SG's opening remarks, Pacific Regional Audit Initiative meet
30 April to 2 May, 2007


Mr Greg Urwin, Secretary General, Pacific Islands Forum Secretariat

Auditors General
Development Partners
Distinguished participants

It is a pleasure to be able to open this important meeting. I have been asked to say a little about the Pacific Plan and what it may mean for countries, particularly in the area of economic governance.

Regionalism and the Pacific Plan 

2. Let me first say a little about what led Forum Leaders to call for a Pacific Plan to strengthen regional cooperation and integration, based on their Vision for the type of future they want for their people. They recognised that, as the change brought about by globalisation intensifies, so should our ability to make our regional cooperation more relevant and effective - a view which seems to me impossible to deny.

3. Work undertaken in the development of the Pacific Plan has considered several different concepts of regionalism and concluded that, in broad terms, there are two key areas which are expected to provide the highest gains in the Pacific – that is: (i) regional provision of goods and services to compensate for and overcome capacity limitations at a national level; and (ii) increasing development opportunities through integration and the creation of larger markets.

4. As you know, the Pacific Plan, with its range of priority initiatives under the four inter-related goals of economic growth, sustainable development, good governance and security, was endorsed by Forum Leaders at their annual meeting in 2005. These activities are now being progressed – under management of the Forum Secretariat and political oversight and guidance of the Pacific Plan Action Committee (PPAC), chaired by the Forum Chair. And, as the regional organisations are playing a key role in the implementation of the Plan, we are strengthening our cooperative abilities by developing a regional institutional framework that is appropriate for these new approaches to regionalism.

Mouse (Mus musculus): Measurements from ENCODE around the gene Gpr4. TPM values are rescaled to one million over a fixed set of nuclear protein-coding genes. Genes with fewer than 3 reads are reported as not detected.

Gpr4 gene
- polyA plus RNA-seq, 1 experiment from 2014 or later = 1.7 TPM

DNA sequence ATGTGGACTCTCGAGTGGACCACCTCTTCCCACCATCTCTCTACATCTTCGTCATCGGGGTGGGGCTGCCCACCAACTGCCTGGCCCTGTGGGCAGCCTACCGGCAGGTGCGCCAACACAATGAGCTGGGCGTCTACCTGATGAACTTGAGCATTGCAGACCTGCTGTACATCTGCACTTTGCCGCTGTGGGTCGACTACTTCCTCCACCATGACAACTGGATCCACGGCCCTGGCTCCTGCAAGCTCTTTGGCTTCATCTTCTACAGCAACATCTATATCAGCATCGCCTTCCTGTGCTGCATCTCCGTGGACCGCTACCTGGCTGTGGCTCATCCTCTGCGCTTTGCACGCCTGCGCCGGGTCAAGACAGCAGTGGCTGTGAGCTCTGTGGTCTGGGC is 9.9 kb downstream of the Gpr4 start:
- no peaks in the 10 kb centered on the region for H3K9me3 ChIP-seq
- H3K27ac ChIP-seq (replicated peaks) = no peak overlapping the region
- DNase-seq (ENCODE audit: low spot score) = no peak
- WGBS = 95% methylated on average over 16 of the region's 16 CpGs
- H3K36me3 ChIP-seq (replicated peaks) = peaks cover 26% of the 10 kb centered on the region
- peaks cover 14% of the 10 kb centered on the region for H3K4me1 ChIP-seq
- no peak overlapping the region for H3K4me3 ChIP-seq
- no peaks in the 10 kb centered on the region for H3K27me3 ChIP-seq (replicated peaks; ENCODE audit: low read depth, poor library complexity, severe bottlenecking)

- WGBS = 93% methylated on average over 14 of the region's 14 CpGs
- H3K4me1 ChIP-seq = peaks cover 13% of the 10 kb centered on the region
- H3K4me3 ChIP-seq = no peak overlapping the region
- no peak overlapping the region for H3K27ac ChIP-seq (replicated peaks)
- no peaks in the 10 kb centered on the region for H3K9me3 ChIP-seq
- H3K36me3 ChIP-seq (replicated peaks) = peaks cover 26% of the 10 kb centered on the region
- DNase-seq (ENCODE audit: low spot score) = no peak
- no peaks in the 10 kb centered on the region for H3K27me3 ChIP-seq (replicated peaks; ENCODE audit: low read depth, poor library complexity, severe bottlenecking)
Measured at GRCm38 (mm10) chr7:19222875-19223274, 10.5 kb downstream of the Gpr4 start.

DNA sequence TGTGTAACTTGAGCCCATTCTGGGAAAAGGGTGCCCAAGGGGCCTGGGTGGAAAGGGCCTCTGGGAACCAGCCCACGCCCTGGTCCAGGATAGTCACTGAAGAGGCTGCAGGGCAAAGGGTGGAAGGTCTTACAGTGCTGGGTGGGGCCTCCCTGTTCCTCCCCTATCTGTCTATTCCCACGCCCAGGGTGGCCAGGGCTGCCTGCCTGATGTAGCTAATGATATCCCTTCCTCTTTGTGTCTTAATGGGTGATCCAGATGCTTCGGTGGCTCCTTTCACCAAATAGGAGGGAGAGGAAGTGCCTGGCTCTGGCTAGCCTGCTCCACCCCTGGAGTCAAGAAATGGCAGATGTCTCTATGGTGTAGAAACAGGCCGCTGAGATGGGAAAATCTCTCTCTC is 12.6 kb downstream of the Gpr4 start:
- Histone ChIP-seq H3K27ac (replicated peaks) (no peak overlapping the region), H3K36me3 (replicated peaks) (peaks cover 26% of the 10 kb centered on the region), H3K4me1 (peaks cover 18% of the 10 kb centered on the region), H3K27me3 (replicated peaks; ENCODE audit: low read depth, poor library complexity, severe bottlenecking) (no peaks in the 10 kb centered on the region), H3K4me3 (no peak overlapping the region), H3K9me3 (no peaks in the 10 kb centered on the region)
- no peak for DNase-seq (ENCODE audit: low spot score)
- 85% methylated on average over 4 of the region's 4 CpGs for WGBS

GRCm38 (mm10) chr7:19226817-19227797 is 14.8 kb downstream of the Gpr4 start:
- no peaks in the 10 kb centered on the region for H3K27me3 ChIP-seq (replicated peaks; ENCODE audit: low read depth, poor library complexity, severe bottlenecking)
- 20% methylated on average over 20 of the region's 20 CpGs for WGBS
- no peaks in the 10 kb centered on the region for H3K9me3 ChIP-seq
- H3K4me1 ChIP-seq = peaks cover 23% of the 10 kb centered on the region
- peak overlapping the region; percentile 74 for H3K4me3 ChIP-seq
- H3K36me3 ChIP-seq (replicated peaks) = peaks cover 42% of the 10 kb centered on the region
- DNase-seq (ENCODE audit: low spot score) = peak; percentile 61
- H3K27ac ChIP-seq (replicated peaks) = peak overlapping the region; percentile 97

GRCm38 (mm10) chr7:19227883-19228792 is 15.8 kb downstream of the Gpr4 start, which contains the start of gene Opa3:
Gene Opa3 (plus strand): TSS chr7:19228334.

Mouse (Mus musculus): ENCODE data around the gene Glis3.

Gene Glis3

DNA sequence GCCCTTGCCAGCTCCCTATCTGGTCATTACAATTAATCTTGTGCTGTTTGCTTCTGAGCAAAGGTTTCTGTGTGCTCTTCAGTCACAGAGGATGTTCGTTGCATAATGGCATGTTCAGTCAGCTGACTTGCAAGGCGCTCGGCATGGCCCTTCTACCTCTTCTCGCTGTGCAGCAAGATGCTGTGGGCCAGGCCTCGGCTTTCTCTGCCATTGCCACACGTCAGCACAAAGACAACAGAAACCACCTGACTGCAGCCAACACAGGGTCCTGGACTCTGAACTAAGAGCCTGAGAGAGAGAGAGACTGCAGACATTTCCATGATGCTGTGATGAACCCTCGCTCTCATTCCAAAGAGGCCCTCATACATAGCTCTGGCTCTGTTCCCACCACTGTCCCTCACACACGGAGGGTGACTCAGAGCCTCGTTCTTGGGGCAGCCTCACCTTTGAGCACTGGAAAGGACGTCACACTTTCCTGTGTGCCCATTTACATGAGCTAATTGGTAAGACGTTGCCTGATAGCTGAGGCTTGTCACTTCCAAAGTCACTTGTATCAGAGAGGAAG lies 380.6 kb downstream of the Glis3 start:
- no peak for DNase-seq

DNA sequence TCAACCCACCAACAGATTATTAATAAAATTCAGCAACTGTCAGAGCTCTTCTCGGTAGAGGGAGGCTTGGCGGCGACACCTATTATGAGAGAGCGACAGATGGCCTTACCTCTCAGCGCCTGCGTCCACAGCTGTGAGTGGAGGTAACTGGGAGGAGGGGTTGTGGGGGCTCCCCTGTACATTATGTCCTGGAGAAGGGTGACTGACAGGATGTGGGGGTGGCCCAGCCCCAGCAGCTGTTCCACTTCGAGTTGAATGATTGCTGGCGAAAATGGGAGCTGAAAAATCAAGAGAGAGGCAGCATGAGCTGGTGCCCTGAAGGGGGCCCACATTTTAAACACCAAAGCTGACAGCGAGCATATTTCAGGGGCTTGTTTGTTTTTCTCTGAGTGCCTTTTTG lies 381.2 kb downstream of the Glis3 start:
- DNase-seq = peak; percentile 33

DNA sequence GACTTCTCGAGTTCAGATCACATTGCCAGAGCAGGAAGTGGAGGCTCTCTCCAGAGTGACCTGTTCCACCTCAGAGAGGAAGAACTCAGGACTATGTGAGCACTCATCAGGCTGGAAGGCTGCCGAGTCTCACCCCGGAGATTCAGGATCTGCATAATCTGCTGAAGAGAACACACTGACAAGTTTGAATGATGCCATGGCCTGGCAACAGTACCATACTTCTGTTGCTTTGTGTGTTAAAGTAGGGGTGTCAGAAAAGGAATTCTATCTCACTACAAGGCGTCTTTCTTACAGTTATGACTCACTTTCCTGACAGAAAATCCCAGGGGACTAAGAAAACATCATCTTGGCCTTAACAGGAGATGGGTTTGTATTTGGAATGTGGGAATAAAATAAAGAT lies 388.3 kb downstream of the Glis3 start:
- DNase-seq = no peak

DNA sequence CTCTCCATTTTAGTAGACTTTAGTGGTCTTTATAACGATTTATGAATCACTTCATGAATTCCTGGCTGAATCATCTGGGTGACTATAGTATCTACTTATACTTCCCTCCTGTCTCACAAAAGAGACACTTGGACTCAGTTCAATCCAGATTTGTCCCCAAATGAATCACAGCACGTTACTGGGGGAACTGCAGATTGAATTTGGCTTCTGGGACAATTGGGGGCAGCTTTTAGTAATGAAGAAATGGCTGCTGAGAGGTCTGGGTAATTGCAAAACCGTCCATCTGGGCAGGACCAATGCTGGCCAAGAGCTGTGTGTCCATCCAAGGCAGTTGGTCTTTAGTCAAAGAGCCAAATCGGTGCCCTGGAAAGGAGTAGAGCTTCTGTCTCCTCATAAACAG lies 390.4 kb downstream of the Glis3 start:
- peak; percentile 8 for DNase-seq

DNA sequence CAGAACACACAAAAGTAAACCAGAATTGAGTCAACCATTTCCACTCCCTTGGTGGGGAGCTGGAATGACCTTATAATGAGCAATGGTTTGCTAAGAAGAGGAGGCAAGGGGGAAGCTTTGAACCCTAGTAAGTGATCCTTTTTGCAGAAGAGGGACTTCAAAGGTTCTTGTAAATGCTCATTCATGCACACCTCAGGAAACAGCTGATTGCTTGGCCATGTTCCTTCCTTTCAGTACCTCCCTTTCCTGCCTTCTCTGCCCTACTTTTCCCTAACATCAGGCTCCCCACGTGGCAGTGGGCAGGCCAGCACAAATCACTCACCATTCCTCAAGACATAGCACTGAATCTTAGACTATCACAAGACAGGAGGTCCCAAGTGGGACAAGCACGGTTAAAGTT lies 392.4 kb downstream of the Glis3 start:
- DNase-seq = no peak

Regional Modalities 

5. The Pacific Plan is based on the assumption that regional approaches are only taken if and when they add value at a country level. I make this obvious, but often misunderstood, point that regionalism is not intended to replace national policies and programmes, but to support and complement them. Providing goods and services regionally means that only the management of delivery is shifted to a regional mechanism, not the policy-making which underpins it. Protecting and enhancing national sovereignty is, in fact, a key goal of regionalism. This can seem counter-intuitive, as many regional initiatives do pool services into a regional body, and there are already some good lessons in the USP model and in PASO, for example. It seems to me that it is a realistic view that national governments can, in fact, enhance their sovereignty by allowing regional bodies to implement some of their policy decisions (in effect, as service providers). This devolution of service provision to regional mechanisms can allow national governments to focus on critical priorities and the direct needs of their people rather than spending scarce resources on costly, duplicative services whose overhead costs could be shared with others.

6. Having said that, implementation of regional decisions at the national level has, I’m sure we would all agree, thusfar been patchy. If strengthened regionalism is to make a positive impact on the lives of Pacific people, then we will have to find better means of matching our regional good intentions with national interest and commitment. I cannot stress enough that the successful implementation of the Plan depends on the political will and commitment of resources by countries to pursue some of their important national policies and strategies more cogently and cost-effectively through regionalism.

Economic governance
7. Within this national focus for regional approaches, the measures identified for early implementation under the Plan are practical in character or intended to be so, and many are grounded in pre-existing activity. They are also seen as measures to underpin the expansion of regional integration into the future. Consideration is being given to moving progressively towards a comprehensive framework agreement among all members, one that includes free trade in goods and services (including labour), and broader-based economic cooperation.